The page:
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Meningomyeloencephalitis secondary to Mycobacterium haemophilum infection in AIDS.


ABSTRACT: Infections by opportunistic non-tuberculous mycobacteria (NTM) are rising in global incidence. One emerging, slowly growing NTM is Mycobacterium haemophilum, which can cause skin, lung, bone, and soft tissue infections in immunocompromised patients as well as lymphadenitis in immunocompetent individuals. Detection of this microorganism is difficult using conventional culture-based methods and few reports have documented involvement of this pathogen within the central nervous system (CNS).We describe the neuropathologic autopsy findings of a 39-year-old man with AIDS who died secondary to M. haemophilum CNS infection. He initially presented with repeated bouts of pyrexia, nausea and vomiting, and altered mental status that required numerous hospitalizations. CSF infectious workups were consistently negative. His most recent admission identified hyperintensities within the brainstem by MRI and despite antibiotic therapies for suspected CNS infection, he died. Autopsy revealed a swollen brain with marked widening of the brainstem. Microscopic examination of the brain and spinal cord showed focal lymphohistiocytic infiltrates, gliosis and neuronal loss that were associated with acid-fast bacilli (AFB). The brainstem was the most severely damaged and AFB were found to congregate along arterial territories lending support to the notion of hematogenous spread as a mechanism for the organisms' dissemination. 16S rRNA sequencing on formalin-fixed paraffin-embedded tissue enabled post-mortem identification of M. haemophilum. This sequencing methodology may permit diagnosis on CSF intra-vitam.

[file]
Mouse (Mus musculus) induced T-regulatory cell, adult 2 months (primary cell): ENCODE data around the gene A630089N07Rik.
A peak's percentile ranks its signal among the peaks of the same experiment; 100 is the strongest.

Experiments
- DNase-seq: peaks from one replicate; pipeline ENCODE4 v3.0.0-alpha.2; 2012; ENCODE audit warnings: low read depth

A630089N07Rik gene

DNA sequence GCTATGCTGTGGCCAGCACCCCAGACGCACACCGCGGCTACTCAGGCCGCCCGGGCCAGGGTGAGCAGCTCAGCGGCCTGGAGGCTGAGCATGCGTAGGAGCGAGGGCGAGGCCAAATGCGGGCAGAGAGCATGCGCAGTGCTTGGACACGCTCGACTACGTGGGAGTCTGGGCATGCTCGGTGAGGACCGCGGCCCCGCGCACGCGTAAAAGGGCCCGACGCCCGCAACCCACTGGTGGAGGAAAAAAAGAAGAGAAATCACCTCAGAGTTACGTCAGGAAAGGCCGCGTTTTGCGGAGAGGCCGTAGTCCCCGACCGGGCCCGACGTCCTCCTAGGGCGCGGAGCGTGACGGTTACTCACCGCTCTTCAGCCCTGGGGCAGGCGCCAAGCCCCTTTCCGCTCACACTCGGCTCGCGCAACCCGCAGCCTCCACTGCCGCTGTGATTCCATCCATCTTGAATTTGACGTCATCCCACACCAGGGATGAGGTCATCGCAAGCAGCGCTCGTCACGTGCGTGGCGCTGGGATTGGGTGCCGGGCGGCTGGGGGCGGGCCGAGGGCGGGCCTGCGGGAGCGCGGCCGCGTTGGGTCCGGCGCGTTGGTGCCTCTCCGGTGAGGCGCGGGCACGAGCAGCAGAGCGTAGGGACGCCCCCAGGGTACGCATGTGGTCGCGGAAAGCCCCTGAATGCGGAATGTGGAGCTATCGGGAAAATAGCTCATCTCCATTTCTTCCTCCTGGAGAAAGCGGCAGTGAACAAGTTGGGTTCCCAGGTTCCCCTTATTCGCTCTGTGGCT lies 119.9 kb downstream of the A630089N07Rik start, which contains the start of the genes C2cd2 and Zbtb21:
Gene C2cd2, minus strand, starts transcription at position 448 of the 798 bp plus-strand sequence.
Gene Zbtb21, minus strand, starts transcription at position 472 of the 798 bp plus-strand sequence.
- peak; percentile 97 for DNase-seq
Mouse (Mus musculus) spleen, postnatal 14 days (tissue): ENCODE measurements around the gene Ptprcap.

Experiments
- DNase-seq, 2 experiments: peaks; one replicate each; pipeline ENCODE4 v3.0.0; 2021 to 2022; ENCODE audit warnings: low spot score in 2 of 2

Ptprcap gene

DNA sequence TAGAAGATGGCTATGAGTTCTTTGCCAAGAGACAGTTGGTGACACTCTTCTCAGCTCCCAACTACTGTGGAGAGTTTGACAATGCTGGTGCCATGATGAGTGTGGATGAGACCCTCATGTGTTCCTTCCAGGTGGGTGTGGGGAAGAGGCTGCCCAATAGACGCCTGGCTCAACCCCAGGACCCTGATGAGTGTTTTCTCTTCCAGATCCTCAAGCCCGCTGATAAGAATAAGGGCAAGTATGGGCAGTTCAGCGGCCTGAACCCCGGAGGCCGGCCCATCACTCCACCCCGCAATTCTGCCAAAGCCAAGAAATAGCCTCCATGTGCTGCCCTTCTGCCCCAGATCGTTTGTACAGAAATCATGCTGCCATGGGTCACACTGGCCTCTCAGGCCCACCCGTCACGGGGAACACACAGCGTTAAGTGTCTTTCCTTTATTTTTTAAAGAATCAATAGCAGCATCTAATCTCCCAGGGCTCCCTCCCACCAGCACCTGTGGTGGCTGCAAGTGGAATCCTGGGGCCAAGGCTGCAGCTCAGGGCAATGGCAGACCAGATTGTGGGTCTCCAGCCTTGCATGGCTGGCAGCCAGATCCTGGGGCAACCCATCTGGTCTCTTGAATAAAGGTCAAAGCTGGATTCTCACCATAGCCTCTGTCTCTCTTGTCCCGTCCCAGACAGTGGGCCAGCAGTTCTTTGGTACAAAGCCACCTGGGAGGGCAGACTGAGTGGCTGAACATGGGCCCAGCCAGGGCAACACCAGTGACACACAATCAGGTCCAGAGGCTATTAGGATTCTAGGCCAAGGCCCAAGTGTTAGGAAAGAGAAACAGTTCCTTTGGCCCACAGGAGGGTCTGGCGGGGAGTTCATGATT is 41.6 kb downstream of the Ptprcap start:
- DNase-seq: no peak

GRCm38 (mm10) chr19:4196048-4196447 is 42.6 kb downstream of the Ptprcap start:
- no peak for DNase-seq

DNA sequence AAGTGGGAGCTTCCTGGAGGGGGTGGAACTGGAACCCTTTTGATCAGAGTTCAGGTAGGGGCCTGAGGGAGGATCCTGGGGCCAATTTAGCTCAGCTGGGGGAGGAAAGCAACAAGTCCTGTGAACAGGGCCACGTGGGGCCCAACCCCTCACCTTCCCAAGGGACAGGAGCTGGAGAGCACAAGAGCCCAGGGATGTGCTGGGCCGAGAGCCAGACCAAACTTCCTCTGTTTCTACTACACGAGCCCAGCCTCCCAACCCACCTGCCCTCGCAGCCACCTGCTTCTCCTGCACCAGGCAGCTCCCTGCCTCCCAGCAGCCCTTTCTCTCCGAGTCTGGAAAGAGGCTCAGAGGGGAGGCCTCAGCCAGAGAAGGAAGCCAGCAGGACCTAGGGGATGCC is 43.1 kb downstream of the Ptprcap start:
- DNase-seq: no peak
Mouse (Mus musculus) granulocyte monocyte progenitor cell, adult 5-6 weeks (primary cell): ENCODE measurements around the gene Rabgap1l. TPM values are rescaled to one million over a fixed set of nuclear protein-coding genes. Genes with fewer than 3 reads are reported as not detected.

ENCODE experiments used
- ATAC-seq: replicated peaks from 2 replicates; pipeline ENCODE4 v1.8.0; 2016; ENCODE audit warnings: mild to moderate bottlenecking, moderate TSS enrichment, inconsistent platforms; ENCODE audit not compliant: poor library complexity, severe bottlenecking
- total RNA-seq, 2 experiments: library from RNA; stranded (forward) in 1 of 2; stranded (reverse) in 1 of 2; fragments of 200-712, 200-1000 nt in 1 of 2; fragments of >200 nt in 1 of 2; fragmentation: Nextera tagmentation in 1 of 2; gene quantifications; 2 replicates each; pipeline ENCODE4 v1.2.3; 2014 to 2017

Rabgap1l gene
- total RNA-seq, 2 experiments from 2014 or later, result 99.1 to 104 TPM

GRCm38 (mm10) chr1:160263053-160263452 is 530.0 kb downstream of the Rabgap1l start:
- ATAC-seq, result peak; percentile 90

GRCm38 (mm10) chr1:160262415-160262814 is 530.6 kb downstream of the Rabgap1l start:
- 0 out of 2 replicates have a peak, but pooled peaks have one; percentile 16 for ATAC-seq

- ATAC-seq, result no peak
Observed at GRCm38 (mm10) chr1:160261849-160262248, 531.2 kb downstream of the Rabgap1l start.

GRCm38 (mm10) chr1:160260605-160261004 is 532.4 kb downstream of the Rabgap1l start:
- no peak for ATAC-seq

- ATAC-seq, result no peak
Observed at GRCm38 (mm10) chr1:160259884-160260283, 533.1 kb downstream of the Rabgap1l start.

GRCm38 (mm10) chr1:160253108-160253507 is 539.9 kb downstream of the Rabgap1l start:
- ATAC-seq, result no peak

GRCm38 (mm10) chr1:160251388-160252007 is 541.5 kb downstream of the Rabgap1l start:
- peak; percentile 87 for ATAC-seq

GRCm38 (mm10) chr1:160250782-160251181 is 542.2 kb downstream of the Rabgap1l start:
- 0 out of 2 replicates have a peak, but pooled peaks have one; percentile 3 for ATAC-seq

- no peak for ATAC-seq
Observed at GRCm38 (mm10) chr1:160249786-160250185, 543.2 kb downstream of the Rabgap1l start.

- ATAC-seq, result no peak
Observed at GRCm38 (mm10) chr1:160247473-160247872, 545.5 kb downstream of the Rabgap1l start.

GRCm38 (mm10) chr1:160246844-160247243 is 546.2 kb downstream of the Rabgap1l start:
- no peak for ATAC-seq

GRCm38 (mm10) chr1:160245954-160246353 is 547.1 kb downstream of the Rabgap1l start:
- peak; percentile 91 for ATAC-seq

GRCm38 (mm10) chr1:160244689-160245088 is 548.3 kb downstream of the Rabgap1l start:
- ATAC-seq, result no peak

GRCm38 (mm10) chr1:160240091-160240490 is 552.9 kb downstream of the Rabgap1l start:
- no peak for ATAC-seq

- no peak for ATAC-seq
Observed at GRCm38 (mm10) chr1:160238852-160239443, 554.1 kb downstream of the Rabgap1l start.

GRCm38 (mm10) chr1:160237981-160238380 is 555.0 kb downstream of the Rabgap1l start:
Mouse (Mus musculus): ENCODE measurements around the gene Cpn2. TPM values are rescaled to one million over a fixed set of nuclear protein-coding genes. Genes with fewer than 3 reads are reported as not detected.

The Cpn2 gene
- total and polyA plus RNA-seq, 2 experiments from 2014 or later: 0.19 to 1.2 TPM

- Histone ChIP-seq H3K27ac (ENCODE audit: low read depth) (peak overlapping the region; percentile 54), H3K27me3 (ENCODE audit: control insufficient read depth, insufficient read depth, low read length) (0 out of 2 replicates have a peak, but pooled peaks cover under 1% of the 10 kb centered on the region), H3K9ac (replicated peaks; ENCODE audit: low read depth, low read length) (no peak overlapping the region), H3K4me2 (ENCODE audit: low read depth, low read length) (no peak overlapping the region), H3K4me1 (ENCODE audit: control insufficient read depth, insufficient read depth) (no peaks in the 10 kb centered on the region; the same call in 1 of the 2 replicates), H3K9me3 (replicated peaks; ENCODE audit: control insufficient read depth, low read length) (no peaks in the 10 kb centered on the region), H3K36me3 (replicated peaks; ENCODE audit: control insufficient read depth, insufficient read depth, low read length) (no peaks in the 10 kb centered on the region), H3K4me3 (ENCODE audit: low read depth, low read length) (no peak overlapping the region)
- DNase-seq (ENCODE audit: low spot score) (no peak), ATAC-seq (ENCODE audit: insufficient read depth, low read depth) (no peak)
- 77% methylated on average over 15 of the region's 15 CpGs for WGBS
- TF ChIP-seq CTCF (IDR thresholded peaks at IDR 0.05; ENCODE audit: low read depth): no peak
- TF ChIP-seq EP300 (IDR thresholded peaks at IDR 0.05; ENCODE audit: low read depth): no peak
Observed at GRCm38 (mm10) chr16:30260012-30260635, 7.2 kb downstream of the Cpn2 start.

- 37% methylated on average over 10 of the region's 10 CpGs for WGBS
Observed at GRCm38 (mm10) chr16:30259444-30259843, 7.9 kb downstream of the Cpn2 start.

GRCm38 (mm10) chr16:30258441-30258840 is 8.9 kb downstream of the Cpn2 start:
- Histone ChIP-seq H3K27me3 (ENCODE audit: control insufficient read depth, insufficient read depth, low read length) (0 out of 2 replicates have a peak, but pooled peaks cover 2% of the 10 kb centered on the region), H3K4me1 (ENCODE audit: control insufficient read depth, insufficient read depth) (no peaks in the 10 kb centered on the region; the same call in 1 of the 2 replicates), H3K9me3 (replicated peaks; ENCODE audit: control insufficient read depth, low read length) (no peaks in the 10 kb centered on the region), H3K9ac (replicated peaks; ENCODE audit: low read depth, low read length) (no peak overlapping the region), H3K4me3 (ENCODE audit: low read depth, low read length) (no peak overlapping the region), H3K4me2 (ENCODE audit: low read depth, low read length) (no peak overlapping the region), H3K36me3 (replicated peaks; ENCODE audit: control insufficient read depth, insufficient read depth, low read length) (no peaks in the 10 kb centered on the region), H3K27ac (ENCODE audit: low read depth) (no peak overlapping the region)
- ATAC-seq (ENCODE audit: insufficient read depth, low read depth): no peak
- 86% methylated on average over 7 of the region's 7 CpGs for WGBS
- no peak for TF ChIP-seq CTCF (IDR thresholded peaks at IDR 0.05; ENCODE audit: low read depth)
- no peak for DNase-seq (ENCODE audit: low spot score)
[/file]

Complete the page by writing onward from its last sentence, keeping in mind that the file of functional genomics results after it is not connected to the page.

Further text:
SUBMITTER: Leskinen S 

PROVIDER: S-EPMC7236527 | BioStudies | 2020-01-01

REPOSITORIES: biostudies

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